Not complaining or anything, but I have an optical migraine-technical terms for a headache in my eyeball. Given an antibiotic a week ago, and yes, I am my own worst enemy! I am going to buckle and get Thee to a pharmacy; this is a bowl of crap chowder, and I have not been able to shirk one, not one responsibility-and it feels awesome and exhausting at the very same time. I loathe whiners, too much to be grateful for, why concentrate on the one bad thing when there are millions of good and great things to be thankful for? But since my husband won’t listen and I would never bother my social media with such rhetoric-well, you guys are my tribe-and hey, you owe me that! 🙂
This day was more, oh so much more, than I had bargained on. Toying with the idea of skipping my Thursday exercise class (it was pouring down rain, and I felt so fatigued.) I went up to brush my teeth, and found myself dressing for a workout, so there’s that. After class, I go downstairs to help with a weekly free meal in the same church as my class. I have grown to love these ladies in a matter of weeks, and feel shame and embarrassment that I hadn’t known them earlier-I was a drunk and an addict; who in the conservative area of Schaefferstown would even bother to give me the time of day? People knew nothing but rumors, and most of them untrue-I was too busy self medicating to set them straight.
I wanted to go home and lay down with my golden, on my new and comfy sectional sofa-the first in twenty-seven years of marriage. I headed for the jeep, one of the women from class called out to me. We stood and talked for some time.
“They aren’t having the free lunch today are they,” I prodded. “I didn’t smell a thing in class.” My head pounding, sweat pouring from each and every orifice, I awaited her answer with just a little too much hope.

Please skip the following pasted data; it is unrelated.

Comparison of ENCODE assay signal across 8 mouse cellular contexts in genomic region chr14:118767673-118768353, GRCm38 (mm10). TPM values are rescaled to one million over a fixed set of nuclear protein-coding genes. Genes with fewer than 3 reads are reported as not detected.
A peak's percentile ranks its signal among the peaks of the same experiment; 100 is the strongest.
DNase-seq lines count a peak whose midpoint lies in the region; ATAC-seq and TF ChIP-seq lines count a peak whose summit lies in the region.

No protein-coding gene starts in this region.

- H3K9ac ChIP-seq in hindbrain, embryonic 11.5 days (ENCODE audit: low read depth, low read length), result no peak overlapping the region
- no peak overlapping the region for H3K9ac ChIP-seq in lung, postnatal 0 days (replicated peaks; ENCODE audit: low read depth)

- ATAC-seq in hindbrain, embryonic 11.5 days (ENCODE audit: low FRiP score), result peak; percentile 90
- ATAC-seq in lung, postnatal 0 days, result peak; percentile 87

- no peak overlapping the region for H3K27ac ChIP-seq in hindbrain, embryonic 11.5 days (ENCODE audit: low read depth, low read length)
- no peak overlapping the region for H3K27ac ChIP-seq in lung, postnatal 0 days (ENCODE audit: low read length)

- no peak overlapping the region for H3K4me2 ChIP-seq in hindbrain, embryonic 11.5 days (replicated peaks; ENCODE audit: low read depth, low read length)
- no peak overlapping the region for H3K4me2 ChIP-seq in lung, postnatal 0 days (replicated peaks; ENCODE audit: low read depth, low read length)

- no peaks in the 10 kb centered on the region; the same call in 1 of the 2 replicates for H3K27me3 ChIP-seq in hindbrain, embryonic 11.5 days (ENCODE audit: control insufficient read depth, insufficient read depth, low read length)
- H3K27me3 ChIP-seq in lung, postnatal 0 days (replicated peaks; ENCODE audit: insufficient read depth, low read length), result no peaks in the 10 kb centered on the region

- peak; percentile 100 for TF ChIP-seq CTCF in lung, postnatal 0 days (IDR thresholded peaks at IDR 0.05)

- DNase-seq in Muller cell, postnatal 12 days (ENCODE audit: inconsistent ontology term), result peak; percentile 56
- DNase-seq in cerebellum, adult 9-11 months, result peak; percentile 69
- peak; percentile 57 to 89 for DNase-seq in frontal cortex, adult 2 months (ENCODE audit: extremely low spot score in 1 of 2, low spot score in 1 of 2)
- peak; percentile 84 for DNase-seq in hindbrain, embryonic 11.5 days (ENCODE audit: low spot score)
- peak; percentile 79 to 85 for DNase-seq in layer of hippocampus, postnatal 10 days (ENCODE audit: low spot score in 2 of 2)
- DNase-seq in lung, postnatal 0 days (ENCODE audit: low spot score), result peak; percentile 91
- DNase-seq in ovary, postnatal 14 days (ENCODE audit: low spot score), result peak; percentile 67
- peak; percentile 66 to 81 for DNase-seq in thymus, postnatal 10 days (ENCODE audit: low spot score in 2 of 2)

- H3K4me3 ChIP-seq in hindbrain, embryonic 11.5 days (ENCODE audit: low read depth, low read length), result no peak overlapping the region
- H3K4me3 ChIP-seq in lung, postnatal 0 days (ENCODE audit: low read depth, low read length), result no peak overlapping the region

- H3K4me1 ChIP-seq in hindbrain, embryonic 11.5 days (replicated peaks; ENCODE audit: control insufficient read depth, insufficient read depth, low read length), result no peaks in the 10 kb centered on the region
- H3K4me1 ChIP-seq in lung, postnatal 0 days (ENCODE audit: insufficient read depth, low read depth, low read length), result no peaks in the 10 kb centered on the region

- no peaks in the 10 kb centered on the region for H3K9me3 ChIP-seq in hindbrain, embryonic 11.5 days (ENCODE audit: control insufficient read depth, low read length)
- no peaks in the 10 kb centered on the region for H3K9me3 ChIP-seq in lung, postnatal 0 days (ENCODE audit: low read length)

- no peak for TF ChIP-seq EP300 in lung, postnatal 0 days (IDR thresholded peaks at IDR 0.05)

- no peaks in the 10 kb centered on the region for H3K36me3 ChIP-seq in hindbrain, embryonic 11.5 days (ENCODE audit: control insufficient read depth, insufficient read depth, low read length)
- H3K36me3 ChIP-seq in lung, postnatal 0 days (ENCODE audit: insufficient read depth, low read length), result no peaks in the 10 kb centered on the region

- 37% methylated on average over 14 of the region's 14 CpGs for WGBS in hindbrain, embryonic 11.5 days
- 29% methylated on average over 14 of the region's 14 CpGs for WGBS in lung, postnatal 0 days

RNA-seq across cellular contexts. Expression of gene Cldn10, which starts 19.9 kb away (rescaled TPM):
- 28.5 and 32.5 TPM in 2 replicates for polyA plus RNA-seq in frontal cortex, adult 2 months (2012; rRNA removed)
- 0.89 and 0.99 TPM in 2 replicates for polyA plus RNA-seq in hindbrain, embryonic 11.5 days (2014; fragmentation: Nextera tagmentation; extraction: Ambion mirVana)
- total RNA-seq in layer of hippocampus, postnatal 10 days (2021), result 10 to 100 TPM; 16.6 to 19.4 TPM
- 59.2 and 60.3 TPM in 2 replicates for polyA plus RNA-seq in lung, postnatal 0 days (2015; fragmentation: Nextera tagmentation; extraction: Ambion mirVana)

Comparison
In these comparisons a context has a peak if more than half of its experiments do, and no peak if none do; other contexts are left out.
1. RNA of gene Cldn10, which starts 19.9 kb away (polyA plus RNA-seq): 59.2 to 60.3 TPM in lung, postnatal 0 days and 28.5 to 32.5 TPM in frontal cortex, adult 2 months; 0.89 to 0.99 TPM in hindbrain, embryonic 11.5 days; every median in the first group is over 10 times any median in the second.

“Oh, yeah, they are. I saw only three, they really need help. Don’t you volunteer today?”
Like Charlie Brown, head hung low-I walked back into the church. I should have kicked my own ass in the process. Wimp. One of the women I work with is the mother of a dear, dear friend of mine. He is one of my rocks, and I know that if I ever needed anything, well-he would be there.
Ana Mae was sitting in the kitchen when I arrived. As I busied myself with my hairnet, she spoke softly. I had to sit down next to her and ask her to please try again, I hadn’t heard her.
“They have given Scott six months, he is training his wife to take over the business.”
I felt winded, as if I had been dealt a low blow. I jumped up and ran to the back of the kitchen, trying to hide my hysteria, trying to regain my composure in order to comfort her-the woman who will be losing her son. I tried to hold her as she cried, but she wasn’t comfortable with that, so I just left my hand on hers. My heart broke into shattered pieces, lay on the floor for all to see.
“I will pray for a miracle, put him on our prayer list, visit with them this weekend,” I wept openly. She nodded, gracefully, resigned to the notion-I would have given anything to tell her she was wrong, misinformed, just misunderstood Scott’s words. I could do nothing of the sort. I pulled myself together and went to serve pot roast.
These gypsies who gather each week in a tiny basement of a small town church, well, they have become family, and I went in search of a lively conversation. I like to get them riled up, and as clumsy as I am, it doesn’t take much. My eyes caught sight of a gorgeous silver necklace, and I stopped to admire and compliment. This woman was younger, no one I had met before. I told her how exquisite I thought her jewelry, she broke down into tears. My thought cloud read, sweet Jesus, what now?
She went on to tell me that she lost her son just two weeks ago, and that his ashes were inside the shell on the chain. She said he died of a heroin overdose, that her young son was battling both pain and addiction-he was doing well with oxycodone, until the pharmacist decided not to fill his script. Her son had come by his addiction honestly-by a physician over-prescribing narcotics after a sports injury.
“He just wanted to take the edge off. He didn’t die from the heroin, it was laced with Fentanyl.”
Again, we sat crying together. I understood that her son made bad decisions. I also understood that she adored him. The loss was just too much to bear. I thought to myself, I hope she has faith, I pray she finds comfort in Jesus-I hope she doesn’t give up on life, like so many of us yearn to do when the pain rips our souls apart. I was ready to succumb to the pit of despair, survivor’s guilt mixing with sorrow-the day ahead loomed like a giant black cloud, just waiting to burst open and rain on my parade. Again, I found myself crying. And then, well then I felt a little nudge, to give this woman another look.
And as I lifted my eyes I came to her belly, which was full of promise, renewal and a new life to love~